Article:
But I didn't hum like Nana. I'm surprised at my response to this struggle. I talked to myself as I rested out more postures than I completed. "This will pass Laura," I told myself. "This is a moment in time, and this too shall pass." I know I do this in other areas of my life too. My back feels good right now, but I know realistically that my back will hurt again at some point. Today I got through my mental anguish and fear in class and my body and mind are in a whole new place. If humming works, that's great. If creating your own mantra works, that's awesome. Everyone is different. Everyone's path to self-comfort is their own. The next time you practice yoga, see if you can notice what yours is.

Tuesday, May 7, 2013

Your breath is your metronome

Last year, I took piano lessons for a few months. I loved it but I just couldn't find the time to keep it up. The phrase I heard most often from my piano teacher Gretta, was, "SLOW DOWN." "Laura," she'd say gently, "you are going too fast for your brain. If you go too fast, you won't learn it." Slowing down is the single hardest thing for me to do. I am known in my family as "Clumsy Culberg." I scrape, break, cut, and dent body parts, dishware, household furnishings and cars. I just go too fast. One of the two songs I learned with Gretta was "Across the Universe" by The Beatles. It's a pretty mellow song, but you wouldn't know it hearing me race through the notes. Gretta's instruction to me was to play so slowly that my brain and my fingers were able to sync up.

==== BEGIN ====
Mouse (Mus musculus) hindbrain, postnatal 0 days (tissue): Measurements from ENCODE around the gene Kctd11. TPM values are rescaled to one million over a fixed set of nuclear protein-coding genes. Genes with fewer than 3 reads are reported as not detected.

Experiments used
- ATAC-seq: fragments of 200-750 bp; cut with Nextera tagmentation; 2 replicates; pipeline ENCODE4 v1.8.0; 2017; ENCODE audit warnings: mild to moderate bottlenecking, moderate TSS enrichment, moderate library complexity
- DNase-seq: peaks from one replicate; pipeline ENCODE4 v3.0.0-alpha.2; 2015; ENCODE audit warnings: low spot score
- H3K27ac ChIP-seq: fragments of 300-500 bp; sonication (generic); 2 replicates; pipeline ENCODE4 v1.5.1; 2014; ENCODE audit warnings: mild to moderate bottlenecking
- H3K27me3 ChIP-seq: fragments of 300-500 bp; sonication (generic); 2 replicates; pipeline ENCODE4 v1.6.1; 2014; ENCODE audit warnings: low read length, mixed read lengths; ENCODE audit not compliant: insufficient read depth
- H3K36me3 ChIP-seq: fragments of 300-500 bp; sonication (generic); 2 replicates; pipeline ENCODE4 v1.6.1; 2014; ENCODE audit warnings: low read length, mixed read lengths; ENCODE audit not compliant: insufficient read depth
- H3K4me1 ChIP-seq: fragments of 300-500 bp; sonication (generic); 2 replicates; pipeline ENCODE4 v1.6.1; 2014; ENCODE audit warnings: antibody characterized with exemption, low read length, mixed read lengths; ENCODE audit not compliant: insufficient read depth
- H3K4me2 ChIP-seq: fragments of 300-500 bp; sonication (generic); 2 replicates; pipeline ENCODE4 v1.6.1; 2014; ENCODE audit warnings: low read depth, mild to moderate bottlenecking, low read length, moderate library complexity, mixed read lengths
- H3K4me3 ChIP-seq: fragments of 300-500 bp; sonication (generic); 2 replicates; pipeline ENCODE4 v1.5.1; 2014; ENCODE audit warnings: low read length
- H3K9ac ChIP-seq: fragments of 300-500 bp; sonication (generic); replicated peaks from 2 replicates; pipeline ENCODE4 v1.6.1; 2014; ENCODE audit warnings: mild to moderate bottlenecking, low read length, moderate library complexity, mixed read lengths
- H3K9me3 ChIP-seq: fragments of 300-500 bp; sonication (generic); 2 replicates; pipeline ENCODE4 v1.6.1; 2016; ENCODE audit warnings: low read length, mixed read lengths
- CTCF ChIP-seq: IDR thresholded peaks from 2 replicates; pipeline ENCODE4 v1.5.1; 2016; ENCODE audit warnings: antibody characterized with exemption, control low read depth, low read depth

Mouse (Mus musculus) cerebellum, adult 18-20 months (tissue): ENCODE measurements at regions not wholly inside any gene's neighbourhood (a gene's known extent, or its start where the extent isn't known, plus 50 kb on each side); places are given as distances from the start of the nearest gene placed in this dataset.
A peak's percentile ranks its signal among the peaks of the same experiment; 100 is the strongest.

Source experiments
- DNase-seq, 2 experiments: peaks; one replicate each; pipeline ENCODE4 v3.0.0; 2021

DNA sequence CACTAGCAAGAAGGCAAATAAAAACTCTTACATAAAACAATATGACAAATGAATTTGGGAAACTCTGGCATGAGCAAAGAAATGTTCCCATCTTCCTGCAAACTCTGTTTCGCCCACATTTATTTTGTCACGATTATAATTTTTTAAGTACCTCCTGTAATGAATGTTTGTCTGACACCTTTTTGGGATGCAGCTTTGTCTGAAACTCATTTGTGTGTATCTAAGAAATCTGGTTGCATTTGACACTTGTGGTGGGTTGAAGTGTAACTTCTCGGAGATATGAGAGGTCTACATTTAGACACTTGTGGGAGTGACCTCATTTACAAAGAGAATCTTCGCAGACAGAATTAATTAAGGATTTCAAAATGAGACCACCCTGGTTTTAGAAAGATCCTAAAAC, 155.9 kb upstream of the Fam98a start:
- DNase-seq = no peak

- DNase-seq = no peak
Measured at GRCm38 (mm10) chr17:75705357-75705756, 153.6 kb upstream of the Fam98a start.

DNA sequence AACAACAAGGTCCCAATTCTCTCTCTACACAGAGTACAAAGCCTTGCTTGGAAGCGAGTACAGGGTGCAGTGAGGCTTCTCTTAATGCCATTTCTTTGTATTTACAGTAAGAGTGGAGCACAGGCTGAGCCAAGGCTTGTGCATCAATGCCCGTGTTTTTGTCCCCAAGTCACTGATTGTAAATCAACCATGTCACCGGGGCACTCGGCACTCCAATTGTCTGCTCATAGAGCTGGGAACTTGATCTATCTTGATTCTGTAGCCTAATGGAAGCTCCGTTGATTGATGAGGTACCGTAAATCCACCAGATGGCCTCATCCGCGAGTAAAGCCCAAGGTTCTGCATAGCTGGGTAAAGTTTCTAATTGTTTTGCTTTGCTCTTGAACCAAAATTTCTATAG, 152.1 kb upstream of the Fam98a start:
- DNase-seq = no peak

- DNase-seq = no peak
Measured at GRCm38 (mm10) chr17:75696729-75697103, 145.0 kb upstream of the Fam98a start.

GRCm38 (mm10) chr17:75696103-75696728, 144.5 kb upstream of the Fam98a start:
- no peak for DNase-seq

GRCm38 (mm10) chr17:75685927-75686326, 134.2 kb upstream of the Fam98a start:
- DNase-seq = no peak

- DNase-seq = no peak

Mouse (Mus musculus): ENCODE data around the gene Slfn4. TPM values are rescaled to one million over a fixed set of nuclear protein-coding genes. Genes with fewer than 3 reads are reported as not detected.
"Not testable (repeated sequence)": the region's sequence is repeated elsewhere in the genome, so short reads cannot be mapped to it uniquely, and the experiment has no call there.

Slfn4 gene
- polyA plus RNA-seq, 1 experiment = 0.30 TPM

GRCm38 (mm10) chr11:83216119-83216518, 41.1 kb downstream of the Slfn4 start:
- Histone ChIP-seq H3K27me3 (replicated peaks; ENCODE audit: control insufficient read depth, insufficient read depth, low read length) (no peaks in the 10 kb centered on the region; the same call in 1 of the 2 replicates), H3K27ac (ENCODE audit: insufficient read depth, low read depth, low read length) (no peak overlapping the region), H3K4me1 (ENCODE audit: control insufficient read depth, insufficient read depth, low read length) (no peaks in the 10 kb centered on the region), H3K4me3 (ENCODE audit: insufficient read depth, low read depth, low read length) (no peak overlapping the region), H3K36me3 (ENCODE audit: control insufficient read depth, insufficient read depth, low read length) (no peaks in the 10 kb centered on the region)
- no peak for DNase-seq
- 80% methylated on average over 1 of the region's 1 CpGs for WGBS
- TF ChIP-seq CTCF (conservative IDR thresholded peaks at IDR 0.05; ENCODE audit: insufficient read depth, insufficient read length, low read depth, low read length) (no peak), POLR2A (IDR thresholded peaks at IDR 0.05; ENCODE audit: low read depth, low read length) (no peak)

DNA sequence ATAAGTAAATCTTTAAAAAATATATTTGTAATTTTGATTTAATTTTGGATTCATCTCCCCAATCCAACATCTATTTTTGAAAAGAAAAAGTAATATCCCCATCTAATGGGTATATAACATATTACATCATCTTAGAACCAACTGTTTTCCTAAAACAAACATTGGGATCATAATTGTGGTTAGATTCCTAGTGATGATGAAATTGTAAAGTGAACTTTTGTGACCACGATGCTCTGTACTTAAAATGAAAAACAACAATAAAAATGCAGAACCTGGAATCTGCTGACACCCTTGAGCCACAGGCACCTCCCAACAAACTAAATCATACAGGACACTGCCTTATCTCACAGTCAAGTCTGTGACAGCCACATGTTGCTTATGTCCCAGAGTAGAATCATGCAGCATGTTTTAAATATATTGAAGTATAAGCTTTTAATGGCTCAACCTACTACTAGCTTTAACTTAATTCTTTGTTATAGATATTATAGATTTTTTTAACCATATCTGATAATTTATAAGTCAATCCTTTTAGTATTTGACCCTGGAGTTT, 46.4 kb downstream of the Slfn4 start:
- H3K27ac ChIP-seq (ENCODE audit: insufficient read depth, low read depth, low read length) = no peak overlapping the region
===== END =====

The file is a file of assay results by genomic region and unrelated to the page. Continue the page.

When I was a kid we had my great-grandmother Laura's grand piano in our living room. We had an old fashioned metronome placed on top that my mom sometimes used when she played. Now I have a metronome, the same old fashioned kind sitting on my piano at home. Lucia uses it frequently in her piano practice, but I have a hard time using it when I practice. The times when I have used the metronome for piano practice, I find myself a bit stressed out. Who's keeping pace with whom? There's a power struggle--me versus the metronome. I expect the ticker to follow me! "Hurry up!" I want to shout at the little wooden trapezoid. It has gotten easier to follow the pacing every time I practice-- the more slowly I play, the easier it is to follow the rhythm of the metronome.

When I teach yoga, there is almost always someone in class who speeds through the postures. Maybe it's because they dislike a particular posture or they have pain or they are just tired of hearing my voice. Yoga is like music. You have to learn the notes to play a the song. Sure, you could walk into a room, look at a photo of someone doing Eagle Pose and just do it. But the point of Yoga is to get into the poses by learning how to get into the poses, observing what your body parts are doing, noticing how your mind is reacting, following your breath and keeping yourself calm as you do the poses. Doing yoga without the process would be like sitting down at the piano, looking at the notes and then pressing play your iPod to hear the song.

When you start to hurry too much in Yoga, when you notice that you're skipping to the end, missing the steps, try to slow down. In Yoga, your breath is your metronome. At first it might be hard to slow down but you'll get there. Take your time and enjoy the process of learning the postures. You'll be really glad you did.